The next song I want to turn attention to is the 8th track on the album, “Yosemite.” The song describes a changing relationship and says a great relationship can “stand the test of time” just like anything in nature. Del Rey once described that even if people in the relationship change, it doesn’t necessarily have to be a change that would cause the relationship to come to an end. To Del Rey, she states that this song truly captures the essence of what a relationship ought to be, and its lyrical elements truly carry that message throughout. The beginning carries this atmosphere that’s reflective of a western, with the guitar’s repeated melodic line giving it a haunting feel. As well, the tapping of the soft bongos give the song a fun, fluttery tone as her vocals carry over the instrumentation. As well, the cymbals and synths that kick in just melt into one another and feels like one large sound.
One thing that really captured my interest in this song is how it makes use of some repetitive elements. The guitar never really explores any different melodic lines, but it works in conjunction with the various instrumentation changes and tonal shifts that grounds the song in a bit of commonality. Truly, this song has a lot of interesting things going on that one review cannot truly explore. There’s the bridge where she adds an echo vocal effect on her voice, the screeching in the background at points, and more that leaves the listener encapsulated in a song that seems to end far too quickly, despite its lengthy run time.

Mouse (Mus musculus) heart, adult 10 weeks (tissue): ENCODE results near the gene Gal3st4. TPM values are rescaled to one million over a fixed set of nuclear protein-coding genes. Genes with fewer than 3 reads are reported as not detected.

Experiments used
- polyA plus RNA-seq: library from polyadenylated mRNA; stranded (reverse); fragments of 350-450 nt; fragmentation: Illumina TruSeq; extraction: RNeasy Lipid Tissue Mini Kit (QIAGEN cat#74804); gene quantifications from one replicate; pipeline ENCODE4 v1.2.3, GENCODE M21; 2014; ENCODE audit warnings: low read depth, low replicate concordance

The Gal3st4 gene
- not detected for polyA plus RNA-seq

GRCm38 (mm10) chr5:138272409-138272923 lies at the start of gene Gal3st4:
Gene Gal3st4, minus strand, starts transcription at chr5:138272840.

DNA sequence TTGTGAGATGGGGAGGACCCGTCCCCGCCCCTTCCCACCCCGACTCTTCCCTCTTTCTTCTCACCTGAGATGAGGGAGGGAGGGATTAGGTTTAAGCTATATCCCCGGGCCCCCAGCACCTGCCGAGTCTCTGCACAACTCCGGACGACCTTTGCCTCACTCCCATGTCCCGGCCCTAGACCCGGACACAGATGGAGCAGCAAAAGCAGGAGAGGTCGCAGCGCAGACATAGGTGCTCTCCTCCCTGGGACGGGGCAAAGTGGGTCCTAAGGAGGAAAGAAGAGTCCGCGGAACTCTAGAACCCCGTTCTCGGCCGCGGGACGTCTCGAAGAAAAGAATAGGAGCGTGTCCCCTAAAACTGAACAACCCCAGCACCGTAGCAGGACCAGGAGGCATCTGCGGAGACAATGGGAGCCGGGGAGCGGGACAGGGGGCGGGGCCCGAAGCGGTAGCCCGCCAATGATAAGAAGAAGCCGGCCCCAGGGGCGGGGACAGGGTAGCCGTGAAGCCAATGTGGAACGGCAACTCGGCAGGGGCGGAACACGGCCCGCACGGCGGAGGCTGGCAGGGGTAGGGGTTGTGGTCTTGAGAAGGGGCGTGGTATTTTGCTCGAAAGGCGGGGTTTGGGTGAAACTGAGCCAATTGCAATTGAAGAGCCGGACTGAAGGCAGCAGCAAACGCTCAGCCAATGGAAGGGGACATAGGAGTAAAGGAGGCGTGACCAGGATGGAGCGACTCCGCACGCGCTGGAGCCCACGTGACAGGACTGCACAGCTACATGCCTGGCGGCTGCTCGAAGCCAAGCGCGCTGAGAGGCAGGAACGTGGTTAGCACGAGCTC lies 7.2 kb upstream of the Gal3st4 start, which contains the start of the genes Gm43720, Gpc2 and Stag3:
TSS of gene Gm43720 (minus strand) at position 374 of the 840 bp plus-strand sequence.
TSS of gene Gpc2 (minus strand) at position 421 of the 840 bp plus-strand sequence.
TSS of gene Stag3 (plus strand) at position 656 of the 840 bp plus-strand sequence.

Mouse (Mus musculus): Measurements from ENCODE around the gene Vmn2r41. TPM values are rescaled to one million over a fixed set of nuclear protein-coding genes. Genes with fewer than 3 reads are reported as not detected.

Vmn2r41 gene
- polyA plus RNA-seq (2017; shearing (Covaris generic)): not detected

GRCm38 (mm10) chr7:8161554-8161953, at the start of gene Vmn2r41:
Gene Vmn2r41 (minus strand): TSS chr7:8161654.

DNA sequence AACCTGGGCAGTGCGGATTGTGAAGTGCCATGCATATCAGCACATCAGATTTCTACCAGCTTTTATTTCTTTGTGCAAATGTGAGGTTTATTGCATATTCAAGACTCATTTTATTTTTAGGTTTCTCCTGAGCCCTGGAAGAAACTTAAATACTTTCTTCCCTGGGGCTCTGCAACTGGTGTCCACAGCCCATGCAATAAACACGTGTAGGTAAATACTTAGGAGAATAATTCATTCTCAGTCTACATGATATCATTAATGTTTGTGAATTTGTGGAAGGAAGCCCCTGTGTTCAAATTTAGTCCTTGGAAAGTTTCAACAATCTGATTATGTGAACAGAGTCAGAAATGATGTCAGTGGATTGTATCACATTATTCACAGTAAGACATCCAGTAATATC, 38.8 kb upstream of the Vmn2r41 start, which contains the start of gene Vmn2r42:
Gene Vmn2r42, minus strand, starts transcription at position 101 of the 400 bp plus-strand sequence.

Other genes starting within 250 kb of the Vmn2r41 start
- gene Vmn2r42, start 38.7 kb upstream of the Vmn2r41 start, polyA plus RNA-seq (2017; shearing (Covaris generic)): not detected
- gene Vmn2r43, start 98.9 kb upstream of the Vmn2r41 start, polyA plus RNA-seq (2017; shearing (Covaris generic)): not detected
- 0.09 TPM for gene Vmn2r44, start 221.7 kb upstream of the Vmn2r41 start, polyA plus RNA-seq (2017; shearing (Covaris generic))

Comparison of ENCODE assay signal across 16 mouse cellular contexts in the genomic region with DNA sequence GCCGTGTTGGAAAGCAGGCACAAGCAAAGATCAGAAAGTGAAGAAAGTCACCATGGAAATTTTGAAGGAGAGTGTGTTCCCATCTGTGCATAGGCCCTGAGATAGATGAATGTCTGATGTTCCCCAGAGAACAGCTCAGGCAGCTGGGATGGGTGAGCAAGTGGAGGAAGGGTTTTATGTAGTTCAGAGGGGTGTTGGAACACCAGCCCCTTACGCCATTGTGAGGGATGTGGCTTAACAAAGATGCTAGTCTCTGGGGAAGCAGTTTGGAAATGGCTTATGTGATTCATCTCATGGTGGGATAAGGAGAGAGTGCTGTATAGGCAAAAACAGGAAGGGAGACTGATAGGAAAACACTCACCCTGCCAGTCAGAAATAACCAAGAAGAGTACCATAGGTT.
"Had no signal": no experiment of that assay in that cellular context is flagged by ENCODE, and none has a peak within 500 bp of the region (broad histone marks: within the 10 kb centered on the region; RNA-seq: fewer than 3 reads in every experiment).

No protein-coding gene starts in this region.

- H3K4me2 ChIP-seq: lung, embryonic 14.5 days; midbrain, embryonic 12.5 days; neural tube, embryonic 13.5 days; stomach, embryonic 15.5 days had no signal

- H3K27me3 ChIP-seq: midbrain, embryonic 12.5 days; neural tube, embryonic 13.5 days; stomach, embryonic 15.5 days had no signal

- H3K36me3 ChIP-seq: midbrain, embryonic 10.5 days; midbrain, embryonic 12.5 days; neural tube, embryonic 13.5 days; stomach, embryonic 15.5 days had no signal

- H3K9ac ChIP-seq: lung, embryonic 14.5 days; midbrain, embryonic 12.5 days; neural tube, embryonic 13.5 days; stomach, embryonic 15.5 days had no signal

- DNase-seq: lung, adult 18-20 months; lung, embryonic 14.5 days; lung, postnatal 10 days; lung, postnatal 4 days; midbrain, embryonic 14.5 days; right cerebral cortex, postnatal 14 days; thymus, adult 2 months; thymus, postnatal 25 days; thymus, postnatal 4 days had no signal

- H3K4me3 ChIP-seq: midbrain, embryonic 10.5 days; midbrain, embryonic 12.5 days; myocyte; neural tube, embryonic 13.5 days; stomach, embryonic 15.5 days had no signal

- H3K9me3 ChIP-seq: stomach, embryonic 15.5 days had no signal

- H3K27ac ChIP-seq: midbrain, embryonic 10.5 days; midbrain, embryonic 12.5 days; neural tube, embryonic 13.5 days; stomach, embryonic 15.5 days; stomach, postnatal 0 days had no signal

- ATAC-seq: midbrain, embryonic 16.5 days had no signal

Finally, there is the title track for the album “Chemtrails over the Country Club.” In this quieter piece, Del Rey contrasts the imagery of chemtrails, often the focus of many conspiracy theories, with the serenity of suburban life. A ballad that speaks right to the artist’s strength, she creates a landscape that speaks to the true essence of life, commenting on the lavishness and happiness often created in suburban ignorance. There’s a supernatural quality to her vocals that caught me the first time I heard this song; something that would be reinforced throughout the rest of the album. There’s a slight reverb in her voice that slightly dissuades itself from purity. It adds a layer of insecurity just like the suburbia that she comments on. One interesting element of the song is how Del Rey plays with the weight in her voice. At times it can feel so light as if it would float from word to word, and other times it feels so dense that it could be felt within the listener themselves. Into the final verses of the song, the build up with the percussion and synth in the background creates this anticipation for one final exploration. As the song fades away, there is this repetition of the drum that leaves the song unsettling, as if there’s more to be explored; a quality that I find to be intriguing, and leaves the listener anticipated for the other tracks to come.
For myself, there were a lot of high points on the album. I found the tone to be quite unique and starkly different from what many of the top artists in the industry are doing, which creates a style and message that is quite Del Rey’s own. As well, while there were not any large tonal shifts throughout the album, the variations and experimentations that take place are quite interesting. The more you listen, the more appreciation they’ll get. While I would have preferred a couple songs that maybe broke the form a little, perhaps one with a third verse or one that had a fast opening, I have to say no song on the album left me disappointed and it was difficult to pick favorites to analyze in more detail. While I have no basis of which to rate this album in comparison to Del Rey’s past works, it left me wanting more and genuinely interested in her work. While this style of music is not one that I typically listen to, her stellar vocals and her careful instrumentation, along with deep lyrical themes that carry from song to song, really make this an album that stands out in the year so far.